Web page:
Bibliophiles will love The Ninth Gate, which is set in a series of private libraries, the books so dusty and musty that they appear to be gathering moss. Actually, they're in mint condition, their gilded pages almost devilishly aglow. In this cosmological take on film noir, Johnny Depp is Dean Corso, a "book detective" who gets hired to track down and authenticate rare volumes for rich clients. Like most noir detectives, Corso's in it for 1) himself and 2) the money, which is the same thing. "I believe in my percentage," he tells a publishing tycoon (Frank Langella) when asked his religious orientation. With his beady eyes and wispy goatee, Corso has a little devilish glow of his own. Nevertheless, Langella's Boris Balkan hires him to find out whether Balkan's newly acquired copy of The Nine Gates of the Kingdom of Shadows, a 17th-century manual on how to summon the devil, is real or fake. This involves traveling to Portugal and France--or, looked at another way, to hell and back. On the bright side, Corso meets some interesting people along the way. On the dark side, they tend to wind up dead. Wrapping her snakelike body around Depp's, Lena Olin is the femme fatale, a devil worshiper who wants that book. And Emmanuelle Seigner, wife of director Roman Polanski, floats through the movie as Corso's guardian angel (or guardian devil).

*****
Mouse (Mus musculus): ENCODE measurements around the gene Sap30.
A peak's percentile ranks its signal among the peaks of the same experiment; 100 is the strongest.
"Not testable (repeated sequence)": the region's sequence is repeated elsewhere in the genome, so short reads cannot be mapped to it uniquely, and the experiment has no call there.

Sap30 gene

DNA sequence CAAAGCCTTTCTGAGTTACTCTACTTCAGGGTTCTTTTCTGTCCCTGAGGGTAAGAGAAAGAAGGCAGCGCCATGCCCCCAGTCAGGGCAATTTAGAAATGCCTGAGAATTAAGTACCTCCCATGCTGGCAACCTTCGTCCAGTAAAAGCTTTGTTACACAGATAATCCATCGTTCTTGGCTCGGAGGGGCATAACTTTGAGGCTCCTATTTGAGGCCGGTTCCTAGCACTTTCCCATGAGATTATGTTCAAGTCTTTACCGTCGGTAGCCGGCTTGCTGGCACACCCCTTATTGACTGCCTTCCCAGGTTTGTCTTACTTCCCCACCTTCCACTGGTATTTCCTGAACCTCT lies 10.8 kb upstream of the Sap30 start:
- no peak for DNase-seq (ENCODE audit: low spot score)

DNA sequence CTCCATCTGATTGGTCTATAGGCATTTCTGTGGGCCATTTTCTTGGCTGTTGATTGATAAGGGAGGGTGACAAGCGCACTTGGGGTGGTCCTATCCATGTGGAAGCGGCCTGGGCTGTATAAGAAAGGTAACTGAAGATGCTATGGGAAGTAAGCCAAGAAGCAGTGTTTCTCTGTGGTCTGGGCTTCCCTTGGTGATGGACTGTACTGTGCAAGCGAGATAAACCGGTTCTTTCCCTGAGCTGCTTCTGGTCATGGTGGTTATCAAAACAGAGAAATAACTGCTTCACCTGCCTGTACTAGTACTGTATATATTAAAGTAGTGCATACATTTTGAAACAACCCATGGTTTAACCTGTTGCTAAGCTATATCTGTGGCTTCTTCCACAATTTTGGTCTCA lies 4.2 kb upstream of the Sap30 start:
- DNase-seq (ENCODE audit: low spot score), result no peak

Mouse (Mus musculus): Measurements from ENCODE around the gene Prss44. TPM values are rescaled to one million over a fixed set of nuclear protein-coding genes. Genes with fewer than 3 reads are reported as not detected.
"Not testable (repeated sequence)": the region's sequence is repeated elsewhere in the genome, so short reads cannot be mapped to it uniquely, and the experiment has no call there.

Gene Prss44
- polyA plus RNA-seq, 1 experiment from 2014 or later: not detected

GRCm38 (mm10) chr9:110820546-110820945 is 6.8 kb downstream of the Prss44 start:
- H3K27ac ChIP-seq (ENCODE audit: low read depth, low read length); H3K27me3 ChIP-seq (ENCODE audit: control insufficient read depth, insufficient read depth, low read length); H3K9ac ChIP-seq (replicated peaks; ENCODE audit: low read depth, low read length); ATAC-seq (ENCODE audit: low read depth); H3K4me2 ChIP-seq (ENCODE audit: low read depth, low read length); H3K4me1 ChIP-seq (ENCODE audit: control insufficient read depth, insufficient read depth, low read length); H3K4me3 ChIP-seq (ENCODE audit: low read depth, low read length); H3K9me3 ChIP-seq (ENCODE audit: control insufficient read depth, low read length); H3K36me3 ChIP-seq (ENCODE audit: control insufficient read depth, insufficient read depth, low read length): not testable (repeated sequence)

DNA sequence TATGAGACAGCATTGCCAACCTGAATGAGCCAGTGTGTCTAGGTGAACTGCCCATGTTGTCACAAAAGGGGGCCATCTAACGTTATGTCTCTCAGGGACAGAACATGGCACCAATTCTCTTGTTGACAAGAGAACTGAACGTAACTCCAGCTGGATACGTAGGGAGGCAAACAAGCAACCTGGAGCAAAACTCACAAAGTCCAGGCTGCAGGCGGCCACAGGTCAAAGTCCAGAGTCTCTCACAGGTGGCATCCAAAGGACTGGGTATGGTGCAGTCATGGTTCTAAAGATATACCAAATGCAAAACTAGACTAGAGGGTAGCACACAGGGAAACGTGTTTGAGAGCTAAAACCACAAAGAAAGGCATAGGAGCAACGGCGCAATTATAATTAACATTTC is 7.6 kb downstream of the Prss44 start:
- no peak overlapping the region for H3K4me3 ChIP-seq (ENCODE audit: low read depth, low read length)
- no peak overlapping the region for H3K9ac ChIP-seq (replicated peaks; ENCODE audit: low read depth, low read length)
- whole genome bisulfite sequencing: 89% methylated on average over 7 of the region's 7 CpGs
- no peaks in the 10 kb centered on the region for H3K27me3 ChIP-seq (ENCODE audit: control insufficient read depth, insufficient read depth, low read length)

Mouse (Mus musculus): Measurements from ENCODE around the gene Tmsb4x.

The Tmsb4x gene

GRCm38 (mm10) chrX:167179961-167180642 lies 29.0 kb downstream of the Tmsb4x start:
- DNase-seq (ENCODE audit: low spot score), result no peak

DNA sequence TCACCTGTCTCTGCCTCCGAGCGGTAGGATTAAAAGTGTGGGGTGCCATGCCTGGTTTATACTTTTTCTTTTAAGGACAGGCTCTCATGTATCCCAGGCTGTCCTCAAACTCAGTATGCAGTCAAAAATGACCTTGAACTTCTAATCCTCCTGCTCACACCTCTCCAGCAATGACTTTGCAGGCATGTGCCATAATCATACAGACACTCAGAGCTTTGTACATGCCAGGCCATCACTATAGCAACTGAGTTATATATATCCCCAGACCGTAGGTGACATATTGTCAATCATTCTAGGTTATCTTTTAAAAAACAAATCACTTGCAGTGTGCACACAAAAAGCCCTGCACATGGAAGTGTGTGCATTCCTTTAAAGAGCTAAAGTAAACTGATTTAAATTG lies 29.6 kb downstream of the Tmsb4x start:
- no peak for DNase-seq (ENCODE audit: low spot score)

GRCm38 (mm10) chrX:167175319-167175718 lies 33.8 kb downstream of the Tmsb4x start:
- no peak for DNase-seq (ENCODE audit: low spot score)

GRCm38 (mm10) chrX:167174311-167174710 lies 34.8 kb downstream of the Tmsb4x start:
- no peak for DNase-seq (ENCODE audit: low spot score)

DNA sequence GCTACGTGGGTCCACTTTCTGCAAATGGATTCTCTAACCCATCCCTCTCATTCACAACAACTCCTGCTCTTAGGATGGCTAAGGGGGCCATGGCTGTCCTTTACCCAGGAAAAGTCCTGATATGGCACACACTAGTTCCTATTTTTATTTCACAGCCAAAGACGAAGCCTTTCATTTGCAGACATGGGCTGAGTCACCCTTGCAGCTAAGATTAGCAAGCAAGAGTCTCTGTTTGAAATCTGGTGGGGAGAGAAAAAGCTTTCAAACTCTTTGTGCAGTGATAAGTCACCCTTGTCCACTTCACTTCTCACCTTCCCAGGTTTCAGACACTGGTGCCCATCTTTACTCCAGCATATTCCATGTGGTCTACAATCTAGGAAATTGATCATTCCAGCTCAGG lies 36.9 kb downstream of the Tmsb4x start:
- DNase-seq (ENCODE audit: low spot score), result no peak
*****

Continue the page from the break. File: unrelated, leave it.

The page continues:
It's all a bit much, and I wonder why Polanski didn't choose to have a little more fun with the material, as he did many years ago in Rosemary's Baby. The Ninth Gate opens with what appears to be an homage to Rosemary's Baby--a pan over New York City, which looks like some decadent European capital. Alas, this movie doesn't have that one's spooky pull, the sense that something (though we're not sure what) is dreadfully wrong. There, withholding information from us was alluring. Here, it just feels like everybody's holding their library cards too close to their chests. I didn't sense the devil's presence, without which this is just another murder mystery for bookworms.